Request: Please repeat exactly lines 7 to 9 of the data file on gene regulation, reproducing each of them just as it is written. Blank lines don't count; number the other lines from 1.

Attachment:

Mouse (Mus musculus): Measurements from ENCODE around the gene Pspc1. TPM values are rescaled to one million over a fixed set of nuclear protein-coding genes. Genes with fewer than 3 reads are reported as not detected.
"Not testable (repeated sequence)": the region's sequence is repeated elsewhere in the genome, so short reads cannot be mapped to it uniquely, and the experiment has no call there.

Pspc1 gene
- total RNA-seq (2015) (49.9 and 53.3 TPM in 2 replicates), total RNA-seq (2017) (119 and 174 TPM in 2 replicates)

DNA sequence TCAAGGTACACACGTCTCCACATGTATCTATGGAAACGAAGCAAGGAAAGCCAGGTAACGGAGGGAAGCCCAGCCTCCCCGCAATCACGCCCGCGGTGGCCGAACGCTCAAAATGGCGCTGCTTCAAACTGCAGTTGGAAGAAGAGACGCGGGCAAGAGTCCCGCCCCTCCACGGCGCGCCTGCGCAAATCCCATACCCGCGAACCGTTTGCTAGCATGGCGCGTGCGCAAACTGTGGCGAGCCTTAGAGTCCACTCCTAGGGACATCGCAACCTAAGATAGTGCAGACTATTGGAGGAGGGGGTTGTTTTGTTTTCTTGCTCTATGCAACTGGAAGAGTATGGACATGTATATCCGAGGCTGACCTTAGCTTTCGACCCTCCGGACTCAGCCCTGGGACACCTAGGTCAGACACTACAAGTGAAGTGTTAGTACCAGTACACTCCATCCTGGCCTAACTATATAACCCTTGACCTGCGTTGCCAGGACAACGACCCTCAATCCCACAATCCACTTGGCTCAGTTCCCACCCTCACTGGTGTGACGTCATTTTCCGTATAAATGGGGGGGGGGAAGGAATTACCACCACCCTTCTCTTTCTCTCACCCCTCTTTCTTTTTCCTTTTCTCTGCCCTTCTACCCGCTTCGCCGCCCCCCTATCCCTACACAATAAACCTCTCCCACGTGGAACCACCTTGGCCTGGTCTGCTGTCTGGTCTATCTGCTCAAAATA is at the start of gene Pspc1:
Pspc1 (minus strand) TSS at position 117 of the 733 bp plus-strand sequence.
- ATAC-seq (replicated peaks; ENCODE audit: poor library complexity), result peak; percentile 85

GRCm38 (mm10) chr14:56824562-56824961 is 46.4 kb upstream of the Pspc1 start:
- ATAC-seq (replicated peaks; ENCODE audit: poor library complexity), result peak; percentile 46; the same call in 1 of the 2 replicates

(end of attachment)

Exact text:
- ATAC-seq (replicated peaks; ENCODE audit: poor library complexity), result peak; percentile 85

GRCm38 (mm10) chr14:56824562-56824961 is 46.4 kb upstream of the Pspc1 start:
- ATAC-seq (replicated peaks; ENCODE audit: poor library complexity), result peak; percentile 46; the same call in 1 of the 2 replicates